"For I consider that the sufferings of this present time are not worth comparing with the glory that is to be revealed to us.  For the creation waits with eager longing for the revealing of the sons of God.  For the creation was subjected to futility, not willingly, but because of him who subjected it, in hope that the creation itself will be set free from its bondage to corruption and obtain the freedom of the glory of the children of God.  For we know that the whole creation has been groaning together in the pains of childbirth until now.  And not only the creation, but we ourselves, who have the firstfruits of the Spirit, groan inwardly as we wait eagerly for adoption as sons, the redemption of our bodies.  For in this hope we were saved. Now hope that is seen is not hope. For who hopes for what he sees?  But if we hope for what we do not see, we wait for it with patience." -Romans 8:18-25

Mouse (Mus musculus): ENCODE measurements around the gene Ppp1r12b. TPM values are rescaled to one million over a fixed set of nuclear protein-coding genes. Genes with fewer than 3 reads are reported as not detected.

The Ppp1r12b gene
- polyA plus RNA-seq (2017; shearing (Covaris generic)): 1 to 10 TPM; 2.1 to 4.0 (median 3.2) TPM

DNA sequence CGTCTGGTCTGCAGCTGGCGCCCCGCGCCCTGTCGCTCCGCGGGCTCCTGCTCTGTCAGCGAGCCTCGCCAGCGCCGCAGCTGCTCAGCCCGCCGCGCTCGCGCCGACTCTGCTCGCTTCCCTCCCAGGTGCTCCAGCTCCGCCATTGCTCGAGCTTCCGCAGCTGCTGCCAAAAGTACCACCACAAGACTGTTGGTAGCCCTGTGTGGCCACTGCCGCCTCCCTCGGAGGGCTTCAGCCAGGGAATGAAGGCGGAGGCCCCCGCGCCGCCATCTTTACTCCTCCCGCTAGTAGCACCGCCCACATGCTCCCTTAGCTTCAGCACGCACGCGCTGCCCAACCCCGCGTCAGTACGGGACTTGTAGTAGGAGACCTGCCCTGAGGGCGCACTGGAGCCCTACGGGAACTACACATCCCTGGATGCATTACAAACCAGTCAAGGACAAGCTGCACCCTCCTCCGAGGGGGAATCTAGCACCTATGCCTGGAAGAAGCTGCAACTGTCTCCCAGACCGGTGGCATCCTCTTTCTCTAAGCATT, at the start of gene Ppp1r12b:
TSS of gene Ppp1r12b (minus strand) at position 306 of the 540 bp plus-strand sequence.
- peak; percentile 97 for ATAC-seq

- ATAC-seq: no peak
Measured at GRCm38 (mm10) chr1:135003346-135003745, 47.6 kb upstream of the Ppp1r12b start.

Thursday, March 28, 2013

Guest Post: When I Rise

(Today's guest post is from my sweet, real life friend Kelly of Exceptionally Average.  I think you will be so encouraged by her thoughts about the idea of planning out Bible activities and going over the top when it's a struggle just to get out of bed and do the "normal" stuff each day.  -Desiré)

“And these words that I command you today shall be on your heart. You shall teach them diligently to your children, and shall talk of them when you sit in your house, and when you walk by the way, and when you lie down, and when you rise.” Deuteronomy 6:6-7

These verses sum up the purpose of this blog. I respect this command from God, do my best to live it out, find inspiration in the responsibility, and comfort in knowing that the reward for seeing these words through is eternal. 

But let’s be real.